The ‘healthy’ ingredient in red wine could help in the fight against breast cancer, after scientists found that it can stop the cancer cells from growing.
New research has found that resveratrol blocks the effects of oestrogen which reduces the specific breast cancer receptors.
While drinking more red wine is unlikely to have a major impact the discovery could have important implications for the treatment of women with breast cancer, whose tumours can develop resistance to hormonal therapy.
During the research by a team of American and Italian scientists breast cancer cells were treated with resveratrol and their growth was compared with cells left untreated.
Scientists found an important reduction in cell growth in cells treated by resveratrol, while no changes were seen in untreated cells.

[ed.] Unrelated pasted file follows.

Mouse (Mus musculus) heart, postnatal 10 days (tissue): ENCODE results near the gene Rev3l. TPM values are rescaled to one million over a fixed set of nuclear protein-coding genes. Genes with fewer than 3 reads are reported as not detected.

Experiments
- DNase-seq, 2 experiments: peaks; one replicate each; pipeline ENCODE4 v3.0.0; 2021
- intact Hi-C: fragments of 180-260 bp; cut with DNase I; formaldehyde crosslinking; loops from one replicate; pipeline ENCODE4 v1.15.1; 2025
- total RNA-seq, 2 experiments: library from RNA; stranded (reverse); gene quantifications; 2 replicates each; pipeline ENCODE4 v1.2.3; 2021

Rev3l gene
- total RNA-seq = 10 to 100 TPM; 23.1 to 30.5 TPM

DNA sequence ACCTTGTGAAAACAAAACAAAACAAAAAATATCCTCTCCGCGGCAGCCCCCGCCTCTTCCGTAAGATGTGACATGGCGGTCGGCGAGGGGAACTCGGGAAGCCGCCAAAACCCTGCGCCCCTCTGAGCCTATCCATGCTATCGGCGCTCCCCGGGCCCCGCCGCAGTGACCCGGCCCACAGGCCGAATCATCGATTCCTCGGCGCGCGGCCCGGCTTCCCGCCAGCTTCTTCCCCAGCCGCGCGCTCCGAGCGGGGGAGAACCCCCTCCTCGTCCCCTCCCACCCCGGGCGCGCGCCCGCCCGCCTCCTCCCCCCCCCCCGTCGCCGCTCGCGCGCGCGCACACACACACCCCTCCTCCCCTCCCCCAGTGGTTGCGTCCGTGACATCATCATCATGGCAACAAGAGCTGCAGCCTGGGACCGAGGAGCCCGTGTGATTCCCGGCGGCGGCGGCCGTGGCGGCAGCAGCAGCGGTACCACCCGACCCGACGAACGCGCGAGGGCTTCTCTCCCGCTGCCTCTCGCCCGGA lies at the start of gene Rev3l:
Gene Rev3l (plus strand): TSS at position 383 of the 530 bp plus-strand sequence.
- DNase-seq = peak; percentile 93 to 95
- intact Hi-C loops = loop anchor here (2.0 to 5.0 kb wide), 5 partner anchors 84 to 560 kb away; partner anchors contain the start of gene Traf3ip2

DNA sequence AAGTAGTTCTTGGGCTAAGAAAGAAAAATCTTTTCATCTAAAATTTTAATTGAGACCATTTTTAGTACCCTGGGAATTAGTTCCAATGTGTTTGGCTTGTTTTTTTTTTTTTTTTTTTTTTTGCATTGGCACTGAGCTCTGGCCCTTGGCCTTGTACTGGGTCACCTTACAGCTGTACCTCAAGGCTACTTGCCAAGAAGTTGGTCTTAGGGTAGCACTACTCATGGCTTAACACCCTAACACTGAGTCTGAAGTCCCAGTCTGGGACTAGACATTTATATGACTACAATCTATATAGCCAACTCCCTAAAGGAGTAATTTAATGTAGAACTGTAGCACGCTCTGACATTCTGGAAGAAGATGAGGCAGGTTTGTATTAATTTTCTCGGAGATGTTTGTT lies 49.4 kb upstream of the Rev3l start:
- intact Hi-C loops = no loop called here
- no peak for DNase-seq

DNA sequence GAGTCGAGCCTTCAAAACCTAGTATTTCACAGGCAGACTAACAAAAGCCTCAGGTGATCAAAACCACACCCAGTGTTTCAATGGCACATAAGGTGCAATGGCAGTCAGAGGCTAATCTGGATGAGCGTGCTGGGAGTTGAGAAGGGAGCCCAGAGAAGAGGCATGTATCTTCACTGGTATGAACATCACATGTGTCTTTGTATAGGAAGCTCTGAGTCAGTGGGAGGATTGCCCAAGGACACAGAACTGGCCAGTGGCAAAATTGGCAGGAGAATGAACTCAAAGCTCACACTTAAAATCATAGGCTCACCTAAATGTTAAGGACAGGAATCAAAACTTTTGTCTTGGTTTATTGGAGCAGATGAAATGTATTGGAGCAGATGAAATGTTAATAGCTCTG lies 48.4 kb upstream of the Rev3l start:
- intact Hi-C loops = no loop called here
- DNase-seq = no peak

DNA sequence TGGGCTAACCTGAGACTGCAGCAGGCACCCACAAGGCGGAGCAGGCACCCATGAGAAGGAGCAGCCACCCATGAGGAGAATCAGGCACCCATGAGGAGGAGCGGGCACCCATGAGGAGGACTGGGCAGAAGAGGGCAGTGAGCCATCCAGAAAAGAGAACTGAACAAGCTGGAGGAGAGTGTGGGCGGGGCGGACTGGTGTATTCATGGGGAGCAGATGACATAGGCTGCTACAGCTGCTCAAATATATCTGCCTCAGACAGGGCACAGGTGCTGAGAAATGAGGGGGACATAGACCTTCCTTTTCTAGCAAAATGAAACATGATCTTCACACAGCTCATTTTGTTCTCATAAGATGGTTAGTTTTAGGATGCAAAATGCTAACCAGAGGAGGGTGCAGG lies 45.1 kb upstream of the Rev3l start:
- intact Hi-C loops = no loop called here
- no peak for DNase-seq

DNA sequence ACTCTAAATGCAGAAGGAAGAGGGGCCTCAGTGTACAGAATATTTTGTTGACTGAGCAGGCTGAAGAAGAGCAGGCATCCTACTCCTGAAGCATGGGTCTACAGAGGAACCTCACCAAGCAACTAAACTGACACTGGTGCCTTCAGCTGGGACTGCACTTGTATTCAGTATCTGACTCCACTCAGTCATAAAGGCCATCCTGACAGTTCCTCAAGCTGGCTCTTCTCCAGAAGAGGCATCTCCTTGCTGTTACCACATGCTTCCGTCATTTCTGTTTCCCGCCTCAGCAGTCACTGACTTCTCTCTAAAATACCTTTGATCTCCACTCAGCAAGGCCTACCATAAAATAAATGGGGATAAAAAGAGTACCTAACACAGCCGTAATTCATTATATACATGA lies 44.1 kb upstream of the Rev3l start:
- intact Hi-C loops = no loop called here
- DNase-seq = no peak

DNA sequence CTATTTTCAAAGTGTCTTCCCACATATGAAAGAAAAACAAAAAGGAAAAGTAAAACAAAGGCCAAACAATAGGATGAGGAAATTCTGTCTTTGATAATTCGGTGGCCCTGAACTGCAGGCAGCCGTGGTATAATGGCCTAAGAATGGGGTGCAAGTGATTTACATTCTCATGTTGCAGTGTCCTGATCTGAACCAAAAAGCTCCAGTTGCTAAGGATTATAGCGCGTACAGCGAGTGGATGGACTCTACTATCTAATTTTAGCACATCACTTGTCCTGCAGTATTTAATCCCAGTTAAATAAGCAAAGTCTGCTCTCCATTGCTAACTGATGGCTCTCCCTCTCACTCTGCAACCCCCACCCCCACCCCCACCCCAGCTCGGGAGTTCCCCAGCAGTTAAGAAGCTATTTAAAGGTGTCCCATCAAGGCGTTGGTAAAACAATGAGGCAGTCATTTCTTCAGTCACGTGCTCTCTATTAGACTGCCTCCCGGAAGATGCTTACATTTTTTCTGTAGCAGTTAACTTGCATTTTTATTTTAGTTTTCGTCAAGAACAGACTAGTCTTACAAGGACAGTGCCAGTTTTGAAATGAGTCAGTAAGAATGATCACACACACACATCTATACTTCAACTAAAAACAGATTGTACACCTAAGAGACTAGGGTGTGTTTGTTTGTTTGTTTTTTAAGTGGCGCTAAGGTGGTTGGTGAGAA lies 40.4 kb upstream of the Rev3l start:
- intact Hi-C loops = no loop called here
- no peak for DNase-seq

Additional experiments revealed that this effect was related to a drastic reduction of oestrogen receptor levels caused by resveratrol itself.
Sebastiano Andò, a researcher involved in the work from the Faculty of Pharmacy at the University of Calabria in Italy, said: "Resveratrol is a potential pharmacological tool to be exploited when breast cancer become resistant to the hormonal therapy.”
"These findings are exciting, but in no way does it mean that should people go out and start using red wine or resveratrol supplements as a treatment for breast cancer," added Gerald Weissmann, M.D., Editor-in-Chief of TheFASEB Journal.